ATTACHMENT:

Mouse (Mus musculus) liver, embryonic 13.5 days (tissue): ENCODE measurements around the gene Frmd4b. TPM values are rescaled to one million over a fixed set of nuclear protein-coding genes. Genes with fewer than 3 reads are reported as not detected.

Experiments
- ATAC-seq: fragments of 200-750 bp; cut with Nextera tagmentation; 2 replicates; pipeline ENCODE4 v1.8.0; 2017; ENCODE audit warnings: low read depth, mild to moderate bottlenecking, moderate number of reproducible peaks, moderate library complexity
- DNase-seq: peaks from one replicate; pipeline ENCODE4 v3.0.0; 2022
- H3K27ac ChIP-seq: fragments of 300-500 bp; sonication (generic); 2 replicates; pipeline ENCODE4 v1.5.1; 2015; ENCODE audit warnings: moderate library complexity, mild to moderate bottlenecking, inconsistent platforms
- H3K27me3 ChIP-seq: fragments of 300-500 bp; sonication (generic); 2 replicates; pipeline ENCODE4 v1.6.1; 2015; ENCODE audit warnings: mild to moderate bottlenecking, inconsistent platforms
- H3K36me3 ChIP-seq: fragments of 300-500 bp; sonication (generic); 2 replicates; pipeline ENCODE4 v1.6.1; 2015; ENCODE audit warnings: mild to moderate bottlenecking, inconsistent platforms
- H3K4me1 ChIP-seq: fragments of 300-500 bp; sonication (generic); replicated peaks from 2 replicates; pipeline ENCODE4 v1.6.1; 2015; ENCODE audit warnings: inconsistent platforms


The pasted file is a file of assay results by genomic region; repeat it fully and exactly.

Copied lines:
Mouse (Mus musculus) liver, embryonic 13.5 days (tissue): ENCODE measurements around the gene Frmd4b. TPM values are rescaled to one million over a fixed set of nuclear protein-coding genes. Genes with fewer than 3 reads are reported as not detected.

Experiments
- ATAC-seq: fragments of 200-750 bp; cut with Nextera tagmentation; 2 replicates; pipeline ENCODE4 v1.8.0; 2017; ENCODE audit warnings: low read depth, mild to moderate bottlenecking, moderate number of reproducible peaks, moderate library complexity
- DNase-seq: peaks from one replicate; pipeline ENCODE4 v3.0.0; 2022
- H3K27ac ChIP-seq: fragments of 300-500 bp; sonication (generic); 2 replicates; pipeline ENCODE4 v1.5.1; 2015; ENCODE audit warnings: moderate library complexity, mild to moderate bottlenecking, inconsistent platforms
- H3K27me3 ChIP-seq: fragments of 300-500 bp; sonication (generic); 2 replicates; pipeline ENCODE4 v1.6.1; 2015; ENCODE audit warnings: mild to moderate bottlenecking, inconsistent platforms
- H3K36me3 ChIP-seq: fragments of 300-500 bp; sonication (generic); 2 replicates; pipeline ENCODE4 v1.6.1; 2015; ENCODE audit warnings: mild to moderate bottlenecking, inconsistent platforms
- H3K4me1 ChIP-seq: fragments of 300-500 bp; sonication (generic); replicated peaks from 2 replicates; pipeline ENCODE4 v1.6.1; 2015; ENCODE audit warnings: inconsistent platforms